POSITION.y range [-4.8, 1.8] (6.6m, “forward/fuselage”) [-1.6, 1.3] (2.9m, “up”)
POSITION.z range [-1.5, 1.3] (2.8m, “up”) [-3.1, 3.6] (6.6m, “forward/fuselage”)
node transformations in glTF (plane) scale by 11.8894, then translate by (0, 100, 50). (Y_UP_Transform) then rotate +z → +y (and +y → -z) (plane) scale by 11.8894, then translate by (0, 50, -100). No axis transform

I’m not sure where the Y_UP_Transform came from (I’m guessing COLLADA2GLTF?), but I understand why this is there. It’s very similar to a case in 3D Tiles where the raw positions are in z-up data, but you need to rotate +z -> +y to be a valid glTF which is y-up. Then the axis correction (in CesiumJS) cancels it out and you get z-up again. See this section of the 3D Tiles spec, especially the implementation note which talks about adding a matrix to the glTF.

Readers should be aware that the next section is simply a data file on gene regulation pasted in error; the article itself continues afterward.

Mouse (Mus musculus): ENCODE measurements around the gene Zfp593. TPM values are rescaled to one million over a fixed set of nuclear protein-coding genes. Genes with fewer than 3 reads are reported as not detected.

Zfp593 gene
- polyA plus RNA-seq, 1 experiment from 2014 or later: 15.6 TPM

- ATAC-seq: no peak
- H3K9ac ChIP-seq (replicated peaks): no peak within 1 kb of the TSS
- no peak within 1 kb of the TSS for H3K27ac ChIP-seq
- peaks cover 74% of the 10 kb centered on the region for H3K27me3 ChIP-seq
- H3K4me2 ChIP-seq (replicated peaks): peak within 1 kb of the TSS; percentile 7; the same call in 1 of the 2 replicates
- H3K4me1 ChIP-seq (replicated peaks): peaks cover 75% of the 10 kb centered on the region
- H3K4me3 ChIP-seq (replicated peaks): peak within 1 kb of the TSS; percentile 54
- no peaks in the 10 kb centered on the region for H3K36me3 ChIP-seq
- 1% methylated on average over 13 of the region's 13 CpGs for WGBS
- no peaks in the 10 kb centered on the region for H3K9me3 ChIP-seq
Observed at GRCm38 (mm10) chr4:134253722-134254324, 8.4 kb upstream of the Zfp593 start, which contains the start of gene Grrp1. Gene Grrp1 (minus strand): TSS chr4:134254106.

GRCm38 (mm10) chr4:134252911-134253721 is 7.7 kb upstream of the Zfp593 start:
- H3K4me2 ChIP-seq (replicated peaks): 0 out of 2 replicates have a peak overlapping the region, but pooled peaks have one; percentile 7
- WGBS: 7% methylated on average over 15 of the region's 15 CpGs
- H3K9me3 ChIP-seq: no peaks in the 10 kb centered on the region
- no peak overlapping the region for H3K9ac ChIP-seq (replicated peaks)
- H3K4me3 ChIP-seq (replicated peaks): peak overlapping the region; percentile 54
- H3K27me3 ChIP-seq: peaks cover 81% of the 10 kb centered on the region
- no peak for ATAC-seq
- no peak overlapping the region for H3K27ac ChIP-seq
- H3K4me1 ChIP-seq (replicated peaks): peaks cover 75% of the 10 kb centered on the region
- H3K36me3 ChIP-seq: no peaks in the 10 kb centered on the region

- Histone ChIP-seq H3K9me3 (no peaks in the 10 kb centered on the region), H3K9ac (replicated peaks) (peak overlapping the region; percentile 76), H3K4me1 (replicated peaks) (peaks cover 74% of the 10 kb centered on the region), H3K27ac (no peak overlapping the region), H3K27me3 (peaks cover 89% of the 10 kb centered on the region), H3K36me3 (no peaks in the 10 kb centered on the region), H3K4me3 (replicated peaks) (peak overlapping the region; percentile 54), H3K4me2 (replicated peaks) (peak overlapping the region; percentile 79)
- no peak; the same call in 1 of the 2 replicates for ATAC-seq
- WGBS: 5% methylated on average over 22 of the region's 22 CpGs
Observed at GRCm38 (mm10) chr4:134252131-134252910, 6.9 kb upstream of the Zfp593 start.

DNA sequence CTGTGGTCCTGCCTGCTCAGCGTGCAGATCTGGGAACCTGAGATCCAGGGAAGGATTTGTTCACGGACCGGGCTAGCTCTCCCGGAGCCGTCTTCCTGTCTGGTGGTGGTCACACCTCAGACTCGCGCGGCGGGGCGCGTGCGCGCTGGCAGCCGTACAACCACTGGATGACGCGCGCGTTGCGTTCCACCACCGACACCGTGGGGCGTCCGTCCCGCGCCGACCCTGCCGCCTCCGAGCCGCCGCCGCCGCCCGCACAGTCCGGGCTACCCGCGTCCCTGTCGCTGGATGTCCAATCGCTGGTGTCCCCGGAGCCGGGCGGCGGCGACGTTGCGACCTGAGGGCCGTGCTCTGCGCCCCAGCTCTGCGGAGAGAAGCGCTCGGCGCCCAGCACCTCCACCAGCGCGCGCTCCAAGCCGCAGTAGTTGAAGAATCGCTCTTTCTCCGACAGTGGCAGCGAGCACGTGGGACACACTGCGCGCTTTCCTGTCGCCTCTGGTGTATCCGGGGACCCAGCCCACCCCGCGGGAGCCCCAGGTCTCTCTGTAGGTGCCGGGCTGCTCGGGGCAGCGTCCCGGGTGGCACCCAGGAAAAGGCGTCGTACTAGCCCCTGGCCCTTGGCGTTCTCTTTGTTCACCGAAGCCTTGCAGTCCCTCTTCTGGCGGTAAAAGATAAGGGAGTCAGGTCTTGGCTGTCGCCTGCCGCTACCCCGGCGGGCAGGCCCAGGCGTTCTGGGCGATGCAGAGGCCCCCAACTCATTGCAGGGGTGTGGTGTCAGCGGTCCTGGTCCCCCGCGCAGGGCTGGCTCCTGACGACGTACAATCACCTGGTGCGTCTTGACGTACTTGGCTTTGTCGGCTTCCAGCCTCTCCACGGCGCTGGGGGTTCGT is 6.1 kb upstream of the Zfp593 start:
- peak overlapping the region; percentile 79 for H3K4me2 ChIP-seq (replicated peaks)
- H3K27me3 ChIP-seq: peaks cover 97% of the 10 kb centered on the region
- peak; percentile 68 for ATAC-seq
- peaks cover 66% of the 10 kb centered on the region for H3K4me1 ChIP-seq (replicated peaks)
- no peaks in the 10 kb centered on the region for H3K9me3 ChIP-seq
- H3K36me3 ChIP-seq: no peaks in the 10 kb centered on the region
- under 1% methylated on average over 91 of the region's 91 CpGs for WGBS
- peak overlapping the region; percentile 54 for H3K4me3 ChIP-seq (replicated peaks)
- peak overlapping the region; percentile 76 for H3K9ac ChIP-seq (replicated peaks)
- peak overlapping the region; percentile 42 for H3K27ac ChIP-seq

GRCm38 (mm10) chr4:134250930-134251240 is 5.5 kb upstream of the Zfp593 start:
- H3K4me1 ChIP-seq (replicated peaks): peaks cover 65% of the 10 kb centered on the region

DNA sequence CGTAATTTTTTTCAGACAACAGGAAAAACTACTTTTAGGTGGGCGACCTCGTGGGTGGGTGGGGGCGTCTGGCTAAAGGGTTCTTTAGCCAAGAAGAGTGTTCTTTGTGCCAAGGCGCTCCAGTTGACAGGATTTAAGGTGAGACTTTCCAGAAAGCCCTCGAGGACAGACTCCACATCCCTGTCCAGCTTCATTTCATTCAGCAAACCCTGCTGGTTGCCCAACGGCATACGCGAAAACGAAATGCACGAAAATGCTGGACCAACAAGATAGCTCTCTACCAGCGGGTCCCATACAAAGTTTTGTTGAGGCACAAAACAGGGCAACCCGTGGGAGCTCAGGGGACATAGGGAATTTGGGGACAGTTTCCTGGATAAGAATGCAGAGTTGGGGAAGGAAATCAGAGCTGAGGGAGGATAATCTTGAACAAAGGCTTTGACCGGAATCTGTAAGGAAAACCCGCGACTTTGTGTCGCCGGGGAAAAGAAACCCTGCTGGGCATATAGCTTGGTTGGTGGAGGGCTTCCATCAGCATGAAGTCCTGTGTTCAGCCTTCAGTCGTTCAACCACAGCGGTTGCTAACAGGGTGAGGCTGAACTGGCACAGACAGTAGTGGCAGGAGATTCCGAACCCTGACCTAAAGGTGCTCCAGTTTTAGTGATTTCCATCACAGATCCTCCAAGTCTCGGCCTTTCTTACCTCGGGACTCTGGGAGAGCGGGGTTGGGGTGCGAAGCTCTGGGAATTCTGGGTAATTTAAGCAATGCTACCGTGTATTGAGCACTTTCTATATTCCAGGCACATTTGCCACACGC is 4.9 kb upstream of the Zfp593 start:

Given the structure of your data, you might be able to get away with just calling getNode("Y_UP_Transform").originalMatrix and multiplying that on the left of the originalMatrix. like so. Or find some other way of accounting for that additional matrix for the glTF 1.0 models. Of course, if you can figure out a way to make the data export more consistently between glTF 1.0/2.0, that would be even better.

As for the x-forward vs y-forward difference, I’m not 100% certain (there’s a lot of rotations going on here), but I think it’s due to the geometry pointing along a y-forward rather than z-forward direction. Let’s check this by examining the glTF 1.0 through it’s long chain of rotations. I’ll be using the upAxis = Y, forwardAxis = X case.